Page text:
Where Can You Buy Einkorn Flour?
Einkorn flour can be purchased in select grocery stores, and ordered online directly from the handful of farmers across the globe who are working tirelessly to keep this important grain in our food supply. Jovial Foods is probably the most recognizable name as they have the largest acreage of einkorn fields worldwide (over 1,000 acres in Tuscany, Italy), and in addition to ground flour, they also offer a line of pasta, crackers and other foods for those who are looking for ready-made einkorn products. A quick internet search will uncover contact information for additional growers in the United States.
Let’s Get Baking!
If you’re new to einkorn and to baking bread, I’d recommend starting with the following recipe which is one of the least intimidating and most straightforward recipes I use:
No-Knead Overnight Artisan Loaf
From “Einkorn: Recipes for Nature’s Original Wheat” by Carla Bartolucci
2 cups warm water, at 100F
¼ teaspoon active dry yeast
6 cups einkorn flour, plus more for dusting
1 ½ teaspoons fine sea salt
- In a large bowl, mix together the water and yeast until dissolved and creamy. Add the flour and salt and mix until all of the flour is absorbed and you have a sticky dough. Cover the bowl with plastic wrap and let rise in a dark place for 10-15 hours until the dough has doubled in size.
- Generously flour a work surface and transfer the dough to it. Use a dough scraper to fold the dough into thirds, dusting with flour as you go, then cup the dough with both hands and rotate in a circular motion between your hands until you have a tight, round loaf. Dust the top of the dough generously with flour.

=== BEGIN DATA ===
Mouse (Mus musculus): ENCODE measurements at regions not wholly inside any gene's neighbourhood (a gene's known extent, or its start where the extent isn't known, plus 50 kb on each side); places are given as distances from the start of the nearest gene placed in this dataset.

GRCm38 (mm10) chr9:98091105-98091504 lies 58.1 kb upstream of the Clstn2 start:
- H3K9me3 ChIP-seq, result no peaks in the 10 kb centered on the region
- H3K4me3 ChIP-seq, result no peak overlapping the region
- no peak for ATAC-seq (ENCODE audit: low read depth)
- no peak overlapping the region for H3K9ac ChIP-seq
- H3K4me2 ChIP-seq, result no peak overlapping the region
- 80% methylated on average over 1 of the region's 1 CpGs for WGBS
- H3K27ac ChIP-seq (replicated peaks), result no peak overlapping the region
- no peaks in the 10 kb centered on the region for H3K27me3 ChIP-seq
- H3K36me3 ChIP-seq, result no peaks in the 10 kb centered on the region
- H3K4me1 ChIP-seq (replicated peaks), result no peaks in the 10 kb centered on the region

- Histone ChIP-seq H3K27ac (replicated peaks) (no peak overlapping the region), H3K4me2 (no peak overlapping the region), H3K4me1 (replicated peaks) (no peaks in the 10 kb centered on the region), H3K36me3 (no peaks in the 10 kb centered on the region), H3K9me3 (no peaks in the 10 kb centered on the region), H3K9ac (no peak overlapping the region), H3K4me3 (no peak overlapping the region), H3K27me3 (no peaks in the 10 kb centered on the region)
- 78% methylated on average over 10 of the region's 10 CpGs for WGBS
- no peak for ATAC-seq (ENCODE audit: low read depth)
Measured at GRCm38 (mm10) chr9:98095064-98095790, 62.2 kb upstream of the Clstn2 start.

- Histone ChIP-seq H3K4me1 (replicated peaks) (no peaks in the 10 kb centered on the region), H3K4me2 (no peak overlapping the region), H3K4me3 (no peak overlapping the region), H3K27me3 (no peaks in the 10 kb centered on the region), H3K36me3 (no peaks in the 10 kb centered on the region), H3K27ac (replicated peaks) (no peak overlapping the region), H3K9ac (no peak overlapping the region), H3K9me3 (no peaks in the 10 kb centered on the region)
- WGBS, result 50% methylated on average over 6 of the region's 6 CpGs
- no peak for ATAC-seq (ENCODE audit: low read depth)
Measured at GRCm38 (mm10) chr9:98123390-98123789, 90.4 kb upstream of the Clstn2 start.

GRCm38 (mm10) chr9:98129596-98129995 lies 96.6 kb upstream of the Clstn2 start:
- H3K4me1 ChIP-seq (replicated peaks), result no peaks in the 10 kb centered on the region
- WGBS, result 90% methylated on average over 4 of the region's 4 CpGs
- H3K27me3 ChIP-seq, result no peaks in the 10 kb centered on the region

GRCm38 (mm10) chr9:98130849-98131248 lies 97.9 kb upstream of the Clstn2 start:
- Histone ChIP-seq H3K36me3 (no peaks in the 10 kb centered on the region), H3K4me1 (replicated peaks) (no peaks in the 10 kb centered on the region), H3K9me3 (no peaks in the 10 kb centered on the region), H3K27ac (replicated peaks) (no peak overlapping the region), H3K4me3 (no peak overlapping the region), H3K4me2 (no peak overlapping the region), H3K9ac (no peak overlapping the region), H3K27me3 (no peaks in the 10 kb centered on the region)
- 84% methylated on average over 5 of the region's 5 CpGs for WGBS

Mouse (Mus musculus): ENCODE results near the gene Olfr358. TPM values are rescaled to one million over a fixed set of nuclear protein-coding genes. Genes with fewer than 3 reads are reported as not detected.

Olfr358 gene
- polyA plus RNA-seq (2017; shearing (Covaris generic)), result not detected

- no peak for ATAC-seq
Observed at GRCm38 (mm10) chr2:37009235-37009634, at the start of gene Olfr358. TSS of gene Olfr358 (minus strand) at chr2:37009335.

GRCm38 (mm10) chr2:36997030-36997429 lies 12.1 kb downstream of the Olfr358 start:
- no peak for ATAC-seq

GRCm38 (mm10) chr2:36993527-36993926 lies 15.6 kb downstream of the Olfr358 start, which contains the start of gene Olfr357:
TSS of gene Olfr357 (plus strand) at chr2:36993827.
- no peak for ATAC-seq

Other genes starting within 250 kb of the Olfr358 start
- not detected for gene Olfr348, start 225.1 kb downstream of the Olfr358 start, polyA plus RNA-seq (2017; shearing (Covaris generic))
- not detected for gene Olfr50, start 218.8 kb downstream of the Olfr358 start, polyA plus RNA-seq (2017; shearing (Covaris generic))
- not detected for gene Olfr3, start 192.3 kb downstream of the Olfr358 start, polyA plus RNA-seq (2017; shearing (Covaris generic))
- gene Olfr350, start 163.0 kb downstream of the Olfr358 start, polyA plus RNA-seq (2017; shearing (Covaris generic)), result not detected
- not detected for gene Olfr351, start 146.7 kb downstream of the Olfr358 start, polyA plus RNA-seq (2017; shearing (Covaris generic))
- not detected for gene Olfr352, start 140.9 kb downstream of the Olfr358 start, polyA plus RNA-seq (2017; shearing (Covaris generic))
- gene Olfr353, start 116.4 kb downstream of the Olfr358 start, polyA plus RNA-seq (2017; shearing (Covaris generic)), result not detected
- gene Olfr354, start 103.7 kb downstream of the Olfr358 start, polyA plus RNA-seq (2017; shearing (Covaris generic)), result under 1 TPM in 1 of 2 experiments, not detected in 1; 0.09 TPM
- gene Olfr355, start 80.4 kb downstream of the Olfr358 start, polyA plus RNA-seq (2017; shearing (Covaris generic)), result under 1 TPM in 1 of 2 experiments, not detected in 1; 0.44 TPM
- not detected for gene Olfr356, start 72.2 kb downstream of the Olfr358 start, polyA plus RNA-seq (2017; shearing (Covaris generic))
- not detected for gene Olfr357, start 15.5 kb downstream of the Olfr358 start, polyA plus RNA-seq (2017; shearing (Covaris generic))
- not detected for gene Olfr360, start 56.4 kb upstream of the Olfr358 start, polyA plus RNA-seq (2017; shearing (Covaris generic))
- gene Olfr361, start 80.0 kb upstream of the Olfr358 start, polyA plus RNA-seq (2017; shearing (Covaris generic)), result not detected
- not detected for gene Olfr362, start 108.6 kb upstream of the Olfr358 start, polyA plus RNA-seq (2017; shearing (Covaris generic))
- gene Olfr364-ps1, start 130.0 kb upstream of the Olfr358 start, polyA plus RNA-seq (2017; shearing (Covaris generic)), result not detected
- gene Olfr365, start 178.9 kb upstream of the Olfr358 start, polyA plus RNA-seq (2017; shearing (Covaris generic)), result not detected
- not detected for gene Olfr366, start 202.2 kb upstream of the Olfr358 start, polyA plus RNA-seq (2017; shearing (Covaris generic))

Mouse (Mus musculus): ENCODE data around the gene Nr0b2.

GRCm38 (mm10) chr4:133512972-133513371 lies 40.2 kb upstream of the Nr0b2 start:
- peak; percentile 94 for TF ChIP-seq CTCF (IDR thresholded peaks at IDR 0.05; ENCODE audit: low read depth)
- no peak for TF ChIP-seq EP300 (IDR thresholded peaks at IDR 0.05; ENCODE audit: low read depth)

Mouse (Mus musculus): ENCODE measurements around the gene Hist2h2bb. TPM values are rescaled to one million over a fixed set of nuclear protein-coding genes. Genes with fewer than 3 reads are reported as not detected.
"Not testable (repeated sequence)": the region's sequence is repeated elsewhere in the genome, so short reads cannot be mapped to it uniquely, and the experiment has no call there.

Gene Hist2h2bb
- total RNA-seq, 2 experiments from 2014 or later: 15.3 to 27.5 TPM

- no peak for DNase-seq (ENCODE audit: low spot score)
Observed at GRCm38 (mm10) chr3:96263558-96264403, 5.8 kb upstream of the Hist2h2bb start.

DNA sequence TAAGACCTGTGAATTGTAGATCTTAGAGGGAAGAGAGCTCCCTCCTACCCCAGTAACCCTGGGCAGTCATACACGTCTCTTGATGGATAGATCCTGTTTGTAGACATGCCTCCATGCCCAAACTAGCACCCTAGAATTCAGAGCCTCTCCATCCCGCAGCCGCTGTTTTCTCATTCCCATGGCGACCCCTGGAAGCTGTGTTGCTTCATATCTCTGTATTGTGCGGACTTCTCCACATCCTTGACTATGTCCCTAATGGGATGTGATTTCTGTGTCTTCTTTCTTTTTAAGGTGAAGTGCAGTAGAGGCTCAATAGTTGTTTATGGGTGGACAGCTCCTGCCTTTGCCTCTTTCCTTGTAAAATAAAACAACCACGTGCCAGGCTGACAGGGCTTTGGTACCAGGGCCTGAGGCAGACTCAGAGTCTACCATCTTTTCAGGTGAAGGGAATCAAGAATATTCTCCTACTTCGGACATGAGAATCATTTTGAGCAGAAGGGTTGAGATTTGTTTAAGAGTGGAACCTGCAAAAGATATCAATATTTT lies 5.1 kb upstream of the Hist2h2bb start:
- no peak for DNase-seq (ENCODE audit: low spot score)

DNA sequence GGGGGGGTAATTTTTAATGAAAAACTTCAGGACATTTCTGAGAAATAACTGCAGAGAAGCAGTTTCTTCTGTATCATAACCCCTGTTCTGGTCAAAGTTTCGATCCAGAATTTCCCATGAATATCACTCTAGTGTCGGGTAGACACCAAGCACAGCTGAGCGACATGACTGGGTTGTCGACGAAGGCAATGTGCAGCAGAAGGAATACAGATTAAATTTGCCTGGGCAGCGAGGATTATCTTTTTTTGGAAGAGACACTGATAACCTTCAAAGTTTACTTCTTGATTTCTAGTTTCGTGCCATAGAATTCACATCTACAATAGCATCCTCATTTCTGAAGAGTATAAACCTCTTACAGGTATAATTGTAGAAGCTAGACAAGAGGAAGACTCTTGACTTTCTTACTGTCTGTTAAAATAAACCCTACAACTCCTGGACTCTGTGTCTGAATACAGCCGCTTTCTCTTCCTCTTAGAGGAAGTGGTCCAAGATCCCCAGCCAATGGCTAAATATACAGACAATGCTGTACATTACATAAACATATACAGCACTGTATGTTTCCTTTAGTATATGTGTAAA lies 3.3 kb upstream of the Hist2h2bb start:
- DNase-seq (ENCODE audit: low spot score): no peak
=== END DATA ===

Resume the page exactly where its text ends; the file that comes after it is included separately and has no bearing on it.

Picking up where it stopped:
- Place a linen couche in a colander or proofing basket, heavily dusted with flour. Place the loaf seam side up, then fold over the linen to cover. Let proof at room temperature for 30 minutes.
- Place a Dutch oven with the lid in the oven. Preheat the oven to 500F for 30 minutes.
- Remove the pot from the oven and take off the lid. Invert the loaf and place it in the pot seam side down. Shake to center it, but if it sticks to the side, leave it. Cover and place in oven.
- Reduce the oven temperature to 450F and bake for 40 minutes. At this point you can remove the pot from the oven and take off the lid. If you like your loaf darker, return the uncovered pot to the oven for 5 minutes.
- Lift the loaf out of the pan with oven mitts. Place on a wire rack to cool for 2 hours before slicing. Wrap the loaf in a clean cotton or linen kitchen towel for up to 3 days, or freeze in a sealed plastic bag for up to 1 month.
www.jovialfoods.com | Carla Bartolucci, Einkorn: Recipes for Nature’s Original Wheat (New York: Clarkson/Potter Publishers, 2015).
Author: Claire Armstrong writes at home in her favorite sunlit room overlooking soaring white pines and a small lake in beautiful southwest Michigan. When not writing, composing piano songs or reading, she can be found connecting people with their next favorite books at the local indie bookstore.
This is a guest blog article and does not necessarily reflect the views of Slow Food West Michigan.